Fatherlessness is such a serious problem that it cancels out successful black role models; having a father is such a strong uplifting force that it eliminates any need for black role models, a male role model suffices. Fatherlessness is well worthy of Mr. Obama's full attention.
It's impossible to fix a problem when you have the wrong ideas about what causes it, however. Mr. Obama has correctly noted that absentee fatherhood causes problems in black families just as it causes problems in white families. By focusing on a real, albeit self-inflicted, cause of black problems, Mr. Obama has done us all a favor.
But then he took it all away by the solution he advocates:
On Friday, Obama announced that he would co-sponsor a bill with Senator Evan Bayh, Democrat of Indiana, that his campaign said would address the "national epidemic of absentee fathers." If passed, the legislation would increase enforcement of child support payments and strengthen domestic violence prevention services. [emphasis added]
He wants to address the issue of fatherless families by sponsoring a bill to "increase enforcement of child support payments"? Sponsoring this law may make him feel good by convincing himself that he's done something about the problem, but does he seriously think that increased enforcement of child support will reduce absentee fathers?
There are two reasons Mr. Obama's proposed law won't help:
I have a friend who's had children by four different women. At the end of each month, his pay check comes to $60 after all the normal taxes and child support deductions are taken out. He's married to and living with the mother of his youngest child; that child doesn't get any child support because he has a live-in father.
The fact that the other three mothers get money from him doesn't give their children any fatherly influence because he barely has time to help raise the son he lives with. Increased child support enforcement may give mothers some money, but it won't give their children any more attention from their fathers. What if the mothers have decided they don't like the father any more and don't want him around? Having a man around cuts welfare payments; we taxpayers pay extra for fatherless children!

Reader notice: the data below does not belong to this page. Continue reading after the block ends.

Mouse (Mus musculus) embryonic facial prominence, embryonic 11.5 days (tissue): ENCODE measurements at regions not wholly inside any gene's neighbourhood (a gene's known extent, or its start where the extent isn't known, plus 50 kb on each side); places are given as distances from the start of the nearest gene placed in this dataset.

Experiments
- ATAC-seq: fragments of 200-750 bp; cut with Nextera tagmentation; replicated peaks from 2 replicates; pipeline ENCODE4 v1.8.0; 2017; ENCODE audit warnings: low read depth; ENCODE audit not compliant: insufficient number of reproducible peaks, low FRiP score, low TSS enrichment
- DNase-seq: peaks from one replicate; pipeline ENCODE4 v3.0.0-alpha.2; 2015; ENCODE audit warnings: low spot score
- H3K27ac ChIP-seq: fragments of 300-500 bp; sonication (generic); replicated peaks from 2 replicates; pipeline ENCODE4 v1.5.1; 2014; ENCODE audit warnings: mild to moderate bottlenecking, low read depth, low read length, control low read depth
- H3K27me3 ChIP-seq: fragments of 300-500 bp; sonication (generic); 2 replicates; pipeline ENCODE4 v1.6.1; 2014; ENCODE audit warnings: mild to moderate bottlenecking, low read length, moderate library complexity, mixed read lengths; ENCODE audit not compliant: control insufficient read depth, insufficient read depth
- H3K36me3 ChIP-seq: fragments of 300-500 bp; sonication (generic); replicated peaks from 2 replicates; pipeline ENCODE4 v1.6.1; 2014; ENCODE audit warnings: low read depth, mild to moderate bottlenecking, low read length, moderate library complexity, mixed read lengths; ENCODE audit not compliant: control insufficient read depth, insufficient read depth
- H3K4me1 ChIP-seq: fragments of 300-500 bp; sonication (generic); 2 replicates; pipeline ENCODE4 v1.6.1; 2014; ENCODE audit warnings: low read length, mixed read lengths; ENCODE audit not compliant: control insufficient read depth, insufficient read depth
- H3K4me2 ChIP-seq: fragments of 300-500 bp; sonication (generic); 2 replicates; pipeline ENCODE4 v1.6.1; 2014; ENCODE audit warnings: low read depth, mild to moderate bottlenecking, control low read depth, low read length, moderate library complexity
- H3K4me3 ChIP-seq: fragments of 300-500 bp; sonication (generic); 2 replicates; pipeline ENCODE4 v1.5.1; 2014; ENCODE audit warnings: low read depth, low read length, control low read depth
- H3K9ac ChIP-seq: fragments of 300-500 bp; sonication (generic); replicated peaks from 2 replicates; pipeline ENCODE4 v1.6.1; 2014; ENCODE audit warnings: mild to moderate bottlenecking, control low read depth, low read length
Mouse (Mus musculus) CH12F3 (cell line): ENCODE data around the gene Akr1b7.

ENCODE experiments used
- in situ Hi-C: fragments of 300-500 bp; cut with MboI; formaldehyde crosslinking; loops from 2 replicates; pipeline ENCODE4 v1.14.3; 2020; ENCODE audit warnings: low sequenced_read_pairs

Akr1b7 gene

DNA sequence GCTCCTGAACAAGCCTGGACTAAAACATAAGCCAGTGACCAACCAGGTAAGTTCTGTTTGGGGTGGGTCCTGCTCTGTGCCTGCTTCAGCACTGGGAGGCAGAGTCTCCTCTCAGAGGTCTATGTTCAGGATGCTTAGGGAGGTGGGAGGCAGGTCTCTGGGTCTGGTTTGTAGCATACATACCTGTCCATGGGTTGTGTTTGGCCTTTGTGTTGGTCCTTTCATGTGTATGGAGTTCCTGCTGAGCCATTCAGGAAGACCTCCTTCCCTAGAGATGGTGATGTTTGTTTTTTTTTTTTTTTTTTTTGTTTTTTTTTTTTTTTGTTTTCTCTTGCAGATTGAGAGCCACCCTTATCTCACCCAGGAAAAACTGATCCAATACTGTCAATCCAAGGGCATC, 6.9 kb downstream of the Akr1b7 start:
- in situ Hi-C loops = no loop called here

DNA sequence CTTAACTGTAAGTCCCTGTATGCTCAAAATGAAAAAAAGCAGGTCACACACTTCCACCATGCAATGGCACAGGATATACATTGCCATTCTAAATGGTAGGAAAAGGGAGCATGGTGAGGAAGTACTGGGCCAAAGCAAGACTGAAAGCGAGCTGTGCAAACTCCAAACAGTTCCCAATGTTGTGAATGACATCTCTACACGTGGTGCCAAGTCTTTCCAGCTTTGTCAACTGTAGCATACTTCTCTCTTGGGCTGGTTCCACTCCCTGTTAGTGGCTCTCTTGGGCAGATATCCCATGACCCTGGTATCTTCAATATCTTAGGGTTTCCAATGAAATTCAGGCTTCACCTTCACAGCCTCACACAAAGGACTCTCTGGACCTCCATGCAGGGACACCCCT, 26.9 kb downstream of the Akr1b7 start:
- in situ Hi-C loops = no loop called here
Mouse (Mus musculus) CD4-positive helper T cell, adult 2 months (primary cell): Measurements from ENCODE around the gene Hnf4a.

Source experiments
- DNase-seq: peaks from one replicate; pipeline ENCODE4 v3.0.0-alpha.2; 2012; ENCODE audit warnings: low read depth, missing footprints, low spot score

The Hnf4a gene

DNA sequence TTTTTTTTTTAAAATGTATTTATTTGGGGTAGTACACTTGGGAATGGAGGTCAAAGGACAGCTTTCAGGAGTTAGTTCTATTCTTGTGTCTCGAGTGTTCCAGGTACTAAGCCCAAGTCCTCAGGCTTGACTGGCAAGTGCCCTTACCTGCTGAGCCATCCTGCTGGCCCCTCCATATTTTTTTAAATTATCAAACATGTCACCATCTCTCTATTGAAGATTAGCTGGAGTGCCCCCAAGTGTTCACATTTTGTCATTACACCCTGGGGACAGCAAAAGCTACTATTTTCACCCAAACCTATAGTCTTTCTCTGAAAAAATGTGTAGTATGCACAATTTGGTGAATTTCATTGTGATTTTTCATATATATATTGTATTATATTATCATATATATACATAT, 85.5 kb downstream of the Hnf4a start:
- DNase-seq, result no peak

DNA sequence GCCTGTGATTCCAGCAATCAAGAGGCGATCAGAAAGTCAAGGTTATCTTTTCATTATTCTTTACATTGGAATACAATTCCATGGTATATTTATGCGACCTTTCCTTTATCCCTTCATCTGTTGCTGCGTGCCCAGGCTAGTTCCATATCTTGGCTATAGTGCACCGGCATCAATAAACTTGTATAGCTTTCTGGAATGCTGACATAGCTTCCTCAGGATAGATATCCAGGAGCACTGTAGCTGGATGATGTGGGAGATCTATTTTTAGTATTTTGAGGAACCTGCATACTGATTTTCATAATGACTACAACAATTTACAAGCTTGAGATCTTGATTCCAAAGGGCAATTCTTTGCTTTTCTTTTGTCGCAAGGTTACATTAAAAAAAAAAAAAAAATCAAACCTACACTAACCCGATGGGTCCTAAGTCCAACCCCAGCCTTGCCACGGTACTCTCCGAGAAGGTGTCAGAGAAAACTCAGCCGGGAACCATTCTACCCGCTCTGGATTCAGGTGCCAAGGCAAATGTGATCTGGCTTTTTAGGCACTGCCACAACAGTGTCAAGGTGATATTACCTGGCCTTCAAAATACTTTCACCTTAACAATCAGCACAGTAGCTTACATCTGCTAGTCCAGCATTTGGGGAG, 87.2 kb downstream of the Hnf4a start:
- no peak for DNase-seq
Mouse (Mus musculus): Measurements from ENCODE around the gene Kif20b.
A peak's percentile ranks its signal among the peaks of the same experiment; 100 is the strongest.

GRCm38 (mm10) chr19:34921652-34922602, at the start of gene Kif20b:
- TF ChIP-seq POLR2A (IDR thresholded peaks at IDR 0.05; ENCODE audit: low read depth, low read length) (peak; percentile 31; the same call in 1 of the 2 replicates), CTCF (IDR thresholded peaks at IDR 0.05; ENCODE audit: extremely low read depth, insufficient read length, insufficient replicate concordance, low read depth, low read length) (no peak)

Another driving force behind black fatherlessness is that so many black men are in jail, on parole, or unemployed. My friend is an unusually responsible absentee father. The only reason he's able to pay child support at all is that he's willing to work at a difficult job where his income is taxed at nearly 100% by the time everything is taken out.
When a black father can't find a job and lives by hustling, what good is increased enforcement going to do? How does enforcement help fatherlessness when a black mother gets her welfare payment cut if she has a father living with her? Why doesn't Mr. Obama address the welfare rules which pay fathers to stay away and the child-support laws which make it pointless for fathers to work?
Mr. Obama is barking up the wrong tree in expecting that getting tough on biological fathers to have any effect on absentee fatherhood. Absent fathers are the immediate problem, yes, but they aren't the root cause. No male can become a father on his own.
The core problem is girls who want, or who are at least are willing, to be mothers without being wives. In an article "Pregnancy Boom at Gloucester High", Time magazine reports:
As summer vacation begins, 17 girls at Gloucester High School are expecting babies - more than four times the number of pregnancies the 1,200-student school had last year. ... All it took was a few simple questions before nearly half the expecting students, none older than 16, confessed to making a pact to get pregnant and raise their babies together. Then the story got worse. "We found out one of the fathers is a 24-year-old homeless guy," the principal says, shaking his head. [emphasis added]